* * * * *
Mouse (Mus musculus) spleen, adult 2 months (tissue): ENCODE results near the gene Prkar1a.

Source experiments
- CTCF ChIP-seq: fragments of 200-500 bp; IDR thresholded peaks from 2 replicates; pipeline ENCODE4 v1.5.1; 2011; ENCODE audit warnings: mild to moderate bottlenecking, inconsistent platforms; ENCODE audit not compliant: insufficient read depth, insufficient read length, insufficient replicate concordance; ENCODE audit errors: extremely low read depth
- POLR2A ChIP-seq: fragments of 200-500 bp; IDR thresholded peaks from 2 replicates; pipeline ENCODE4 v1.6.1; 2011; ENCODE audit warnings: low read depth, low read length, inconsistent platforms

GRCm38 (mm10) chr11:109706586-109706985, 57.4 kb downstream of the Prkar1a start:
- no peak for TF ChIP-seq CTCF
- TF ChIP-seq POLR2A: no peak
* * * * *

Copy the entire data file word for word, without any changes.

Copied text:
Mouse (Mus musculus) spleen, adult 2 months (tissue): ENCODE results near the gene Prkar1a.

Source experiments
- CTCF ChIP-seq: fragments of 200-500 bp; IDR thresholded peaks from 2 replicates; pipeline ENCODE4 v1.5.1; 2011; ENCODE audit warnings: mild to moderate bottlenecking, inconsistent platforms; ENCODE audit not compliant: insufficient read depth, insufficient read length, insufficient replicate concordance; ENCODE audit errors: extremely low read depth
- POLR2A ChIP-seq: fragments of 200-500 bp; IDR thresholded peaks from 2 replicates; pipeline ENCODE4 v1.6.1; 2011; ENCODE audit warnings: low read depth, low read length, inconsistent platforms

GRCm38 (mm10) chr11:109706586-109706985, 57.4 kb downstream of the Prkar1a start:
- no peak for TF ChIP-seq CTCF
- TF ChIP-seq POLR2A: no peak